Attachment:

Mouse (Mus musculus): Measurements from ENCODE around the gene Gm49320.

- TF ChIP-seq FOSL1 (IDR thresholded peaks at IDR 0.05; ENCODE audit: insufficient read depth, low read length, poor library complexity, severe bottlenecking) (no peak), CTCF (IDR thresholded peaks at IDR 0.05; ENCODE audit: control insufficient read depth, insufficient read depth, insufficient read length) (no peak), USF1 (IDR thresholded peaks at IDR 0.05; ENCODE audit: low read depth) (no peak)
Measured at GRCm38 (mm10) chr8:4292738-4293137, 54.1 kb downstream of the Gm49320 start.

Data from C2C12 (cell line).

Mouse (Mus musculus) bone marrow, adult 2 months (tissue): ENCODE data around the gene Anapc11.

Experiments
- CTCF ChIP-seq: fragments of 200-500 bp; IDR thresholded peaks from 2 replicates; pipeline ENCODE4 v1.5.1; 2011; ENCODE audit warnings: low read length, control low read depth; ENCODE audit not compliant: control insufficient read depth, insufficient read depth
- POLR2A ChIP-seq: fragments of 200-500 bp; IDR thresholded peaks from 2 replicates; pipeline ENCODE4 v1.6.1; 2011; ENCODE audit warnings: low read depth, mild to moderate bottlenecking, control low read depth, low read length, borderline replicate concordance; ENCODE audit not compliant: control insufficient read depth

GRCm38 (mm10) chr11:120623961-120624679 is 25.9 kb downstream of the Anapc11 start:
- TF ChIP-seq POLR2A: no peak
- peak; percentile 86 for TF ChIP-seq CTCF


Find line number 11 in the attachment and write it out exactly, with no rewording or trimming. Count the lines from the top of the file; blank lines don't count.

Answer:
- peak; percentile 86 for TF ChIP-seq CTCF